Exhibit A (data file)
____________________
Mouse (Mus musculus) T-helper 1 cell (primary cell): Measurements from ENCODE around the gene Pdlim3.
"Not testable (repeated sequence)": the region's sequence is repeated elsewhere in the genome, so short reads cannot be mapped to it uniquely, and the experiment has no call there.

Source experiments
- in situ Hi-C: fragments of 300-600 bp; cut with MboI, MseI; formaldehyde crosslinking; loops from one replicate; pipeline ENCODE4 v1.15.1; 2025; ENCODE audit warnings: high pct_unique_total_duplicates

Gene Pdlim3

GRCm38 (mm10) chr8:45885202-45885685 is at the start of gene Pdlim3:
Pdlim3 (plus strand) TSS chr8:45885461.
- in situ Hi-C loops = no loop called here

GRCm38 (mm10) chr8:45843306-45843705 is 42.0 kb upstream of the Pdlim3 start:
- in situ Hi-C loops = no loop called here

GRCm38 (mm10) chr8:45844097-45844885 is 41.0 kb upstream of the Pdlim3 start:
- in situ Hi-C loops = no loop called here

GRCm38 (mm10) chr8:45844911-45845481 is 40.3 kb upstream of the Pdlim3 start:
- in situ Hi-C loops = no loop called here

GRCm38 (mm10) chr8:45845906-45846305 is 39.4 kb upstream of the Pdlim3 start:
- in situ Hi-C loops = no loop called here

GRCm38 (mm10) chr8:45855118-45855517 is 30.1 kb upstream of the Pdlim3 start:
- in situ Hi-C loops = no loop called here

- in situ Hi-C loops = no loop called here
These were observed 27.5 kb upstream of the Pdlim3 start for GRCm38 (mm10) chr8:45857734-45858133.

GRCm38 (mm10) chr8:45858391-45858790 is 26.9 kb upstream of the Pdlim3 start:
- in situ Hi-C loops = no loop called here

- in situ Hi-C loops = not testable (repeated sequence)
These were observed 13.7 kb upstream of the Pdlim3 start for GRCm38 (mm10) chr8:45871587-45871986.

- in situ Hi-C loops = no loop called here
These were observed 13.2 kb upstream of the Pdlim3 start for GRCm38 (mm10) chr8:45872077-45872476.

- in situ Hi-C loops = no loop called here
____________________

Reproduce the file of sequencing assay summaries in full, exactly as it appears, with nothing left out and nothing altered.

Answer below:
Mouse (Mus musculus) T-helper 1 cell (primary cell): Measurements from ENCODE around the gene Pdlim3.
"Not testable (repeated sequence)": the region's sequence is repeated elsewhere in the genome, so short reads cannot be mapped to it uniquely, and the experiment has no call there.

Source experiments
- in situ Hi-C: fragments of 300-600 bp; cut with MboI, MseI; formaldehyde crosslinking; loops from one replicate; pipeline ENCODE4 v1.15.1; 2025; ENCODE audit warnings: high pct_unique_total_duplicates

Gene Pdlim3

GRCm38 (mm10) chr8:45885202-45885685 is at the start of gene Pdlim3:
Pdlim3 (plus strand) TSS chr8:45885461.
- in situ Hi-C loops = no loop called here

GRCm38 (mm10) chr8:45843306-45843705 is 42.0 kb upstream of the Pdlim3 start:
- in situ Hi-C loops = no loop called here

GRCm38 (mm10) chr8:45844097-45844885 is 41.0 kb upstream of the Pdlim3 start:
- in situ Hi-C loops = no loop called here

GRCm38 (mm10) chr8:45844911-45845481 is 40.3 kb upstream of the Pdlim3 start:
- in situ Hi-C loops = no loop called here

GRCm38 (mm10) chr8:45845906-45846305 is 39.4 kb upstream of the Pdlim3 start:
- in situ Hi-C loops = no loop called here

GRCm38 (mm10) chr8:45855118-45855517 is 30.1 kb upstream of the Pdlim3 start:
- in situ Hi-C loops = no loop called here

- in situ Hi-C loops = no loop called here
These were observed 27.5 kb upstream of the Pdlim3 start for GRCm38 (mm10) chr8:45857734-45858133.

GRCm38 (mm10) chr8:45858391-45858790 is 26.9 kb upstream of the Pdlim3 start:
- in situ Hi-C loops = no loop called here

- in situ Hi-C loops = not testable (repeated sequence)
These were observed 13.7 kb upstream of the Pdlim3 start for GRCm38 (mm10) chr8:45871587-45871986.

- in situ Hi-C loops = no loop called here
These were observed 13.2 kb upstream of the Pdlim3 start for GRCm38 (mm10) chr8:45872077-45872476.

- in situ Hi-C loops = no loop called here